(otherwise it's just me compositing reference photos with scant regard)

- anyways, that's would be an error not a mistake (Ie I 'know' what I' doing wrong)

What is really interesting is your comment on warming a 'blue' (slate) roof without getting mud - I just simply couldn't manage it!!! (and I've noticed the problem before!)

Comment by Michael J. Severin on November 11, 2016 at 4:47

It know it is  kind of difficult to put warm colors and cool colors to combine without getting mud! .... I have a tough time with it. Richard had some good lessons with the block studies awhile back.  BTW, no big deal on the linear perspective thing ... heck, paintings are not architectural drawings ..  I was just pointing out the academics of it ... when we know it, I guess we can just throw it out and do whatever we want ..but I guess we need to know it first?  

Comment by Jon Main on November 10, 2016 at 19:52

Hi, Michael - good to hear from you - thank you very much!

- yep, those are excellent points - which I had noticed! - it's just that warming the planes in the second attempt (which I haven't posted here) didn't look so good - but, you're right - I'll take a deep breath and try it

Comment by Michael J. Severin on November 10, 2016 at 13:22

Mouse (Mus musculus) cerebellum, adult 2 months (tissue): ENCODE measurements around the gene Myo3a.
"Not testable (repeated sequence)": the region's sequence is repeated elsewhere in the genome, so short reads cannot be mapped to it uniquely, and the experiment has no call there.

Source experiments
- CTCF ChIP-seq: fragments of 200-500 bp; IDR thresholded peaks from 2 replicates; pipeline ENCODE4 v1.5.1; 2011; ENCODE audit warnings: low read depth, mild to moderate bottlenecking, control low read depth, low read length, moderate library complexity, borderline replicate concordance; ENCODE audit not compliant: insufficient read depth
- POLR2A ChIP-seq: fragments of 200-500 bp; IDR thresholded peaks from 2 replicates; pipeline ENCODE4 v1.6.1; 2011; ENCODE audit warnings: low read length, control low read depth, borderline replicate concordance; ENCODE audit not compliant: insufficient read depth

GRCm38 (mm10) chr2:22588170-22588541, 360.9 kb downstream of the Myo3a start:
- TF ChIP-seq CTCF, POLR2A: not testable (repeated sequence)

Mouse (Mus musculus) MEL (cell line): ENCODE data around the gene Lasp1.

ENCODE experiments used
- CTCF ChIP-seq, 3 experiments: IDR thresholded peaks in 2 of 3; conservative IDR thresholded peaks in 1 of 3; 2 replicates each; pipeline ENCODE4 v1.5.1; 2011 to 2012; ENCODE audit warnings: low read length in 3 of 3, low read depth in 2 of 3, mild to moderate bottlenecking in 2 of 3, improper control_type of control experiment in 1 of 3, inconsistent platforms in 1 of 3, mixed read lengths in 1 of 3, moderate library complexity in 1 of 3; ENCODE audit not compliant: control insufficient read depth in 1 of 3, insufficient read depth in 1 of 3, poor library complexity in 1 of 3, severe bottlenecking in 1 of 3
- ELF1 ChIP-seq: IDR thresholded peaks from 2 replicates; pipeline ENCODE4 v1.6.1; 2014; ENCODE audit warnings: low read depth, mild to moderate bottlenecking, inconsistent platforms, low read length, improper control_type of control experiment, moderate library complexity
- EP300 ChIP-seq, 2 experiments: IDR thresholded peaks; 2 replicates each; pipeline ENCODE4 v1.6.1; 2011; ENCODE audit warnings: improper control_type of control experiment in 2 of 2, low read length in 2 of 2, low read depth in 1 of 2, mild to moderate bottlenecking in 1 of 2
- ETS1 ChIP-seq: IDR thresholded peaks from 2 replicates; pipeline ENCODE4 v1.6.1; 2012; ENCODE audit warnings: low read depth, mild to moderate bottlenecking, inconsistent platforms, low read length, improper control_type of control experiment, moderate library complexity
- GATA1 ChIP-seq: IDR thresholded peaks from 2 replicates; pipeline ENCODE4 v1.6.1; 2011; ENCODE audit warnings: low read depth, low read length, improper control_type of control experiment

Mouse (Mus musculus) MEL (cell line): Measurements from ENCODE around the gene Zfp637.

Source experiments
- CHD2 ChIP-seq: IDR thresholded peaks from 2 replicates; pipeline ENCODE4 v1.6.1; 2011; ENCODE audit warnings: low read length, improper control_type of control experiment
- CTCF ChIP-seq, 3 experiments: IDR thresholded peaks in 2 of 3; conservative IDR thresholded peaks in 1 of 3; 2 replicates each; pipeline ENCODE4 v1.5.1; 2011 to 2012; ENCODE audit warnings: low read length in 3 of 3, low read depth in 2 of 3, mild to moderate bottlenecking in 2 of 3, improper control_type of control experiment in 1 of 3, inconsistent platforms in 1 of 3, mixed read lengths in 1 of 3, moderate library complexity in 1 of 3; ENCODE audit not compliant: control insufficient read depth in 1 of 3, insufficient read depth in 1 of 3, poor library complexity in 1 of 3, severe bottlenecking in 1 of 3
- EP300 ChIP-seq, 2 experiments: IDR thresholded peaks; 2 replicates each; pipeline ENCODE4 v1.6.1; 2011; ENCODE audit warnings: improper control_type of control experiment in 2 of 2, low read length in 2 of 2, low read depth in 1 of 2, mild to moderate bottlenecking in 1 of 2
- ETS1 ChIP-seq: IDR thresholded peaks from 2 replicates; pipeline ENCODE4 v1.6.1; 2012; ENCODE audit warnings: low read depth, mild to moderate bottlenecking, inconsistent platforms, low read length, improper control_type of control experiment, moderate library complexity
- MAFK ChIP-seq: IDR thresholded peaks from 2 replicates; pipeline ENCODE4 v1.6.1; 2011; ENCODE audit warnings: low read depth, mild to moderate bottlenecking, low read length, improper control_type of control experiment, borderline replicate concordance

Hi Jon.  I like the rich saturated colors .. you have a few grays notes to off set them.  Agree with Ian . some darks are a wee bit too dark ..the tree behind the building for instance.  Other then that, your values look pretty good.  Now, 2 things.  1.  Your perspective is .. not .. spot on.  Your eye level (your visual horizon) is .at the apex of the left buildings roof .. therefore, that roof line should be straight .. the eave line should slant up .. toward your visual eye level and out to an imaginary vanishing point on that line.  The bottom line of the left building would be at an even greater angle leading up to the vanishing point. The building on the right .. everything is okay except the eave line .. it should be going .. up toward the vanishing point.  You see, Jon, .. the problem is that you indicated your horizon line to low.  You are standing on a high elevation .. looking down.  When you look down, your visual eye level goes up .. the opposite is true when you look up. 2.  The light.  I have mentioned this many times on this site ... you have 2 roofs with a local color of blue ... a cool color ... fine ..but they are facing the light source .. the sun.  Value alone will not give the illusion that sunlight is falling on the roofs .. you must show the temperature of the light hitting your sunlit planes .. in this case it is the warm light of the sun.  The same with the side of the right building facing the light .. you have a cool purple ... but there is no illusion of sunlight striking that wall ..  any local color being hit by sunlight, must be influenced by the color of the sunlight . which in this case, looks like a warm yellow/orange.  Now you did a good job of warm and cool color temps on the grass, just need to do the same with the local colors of the buildings.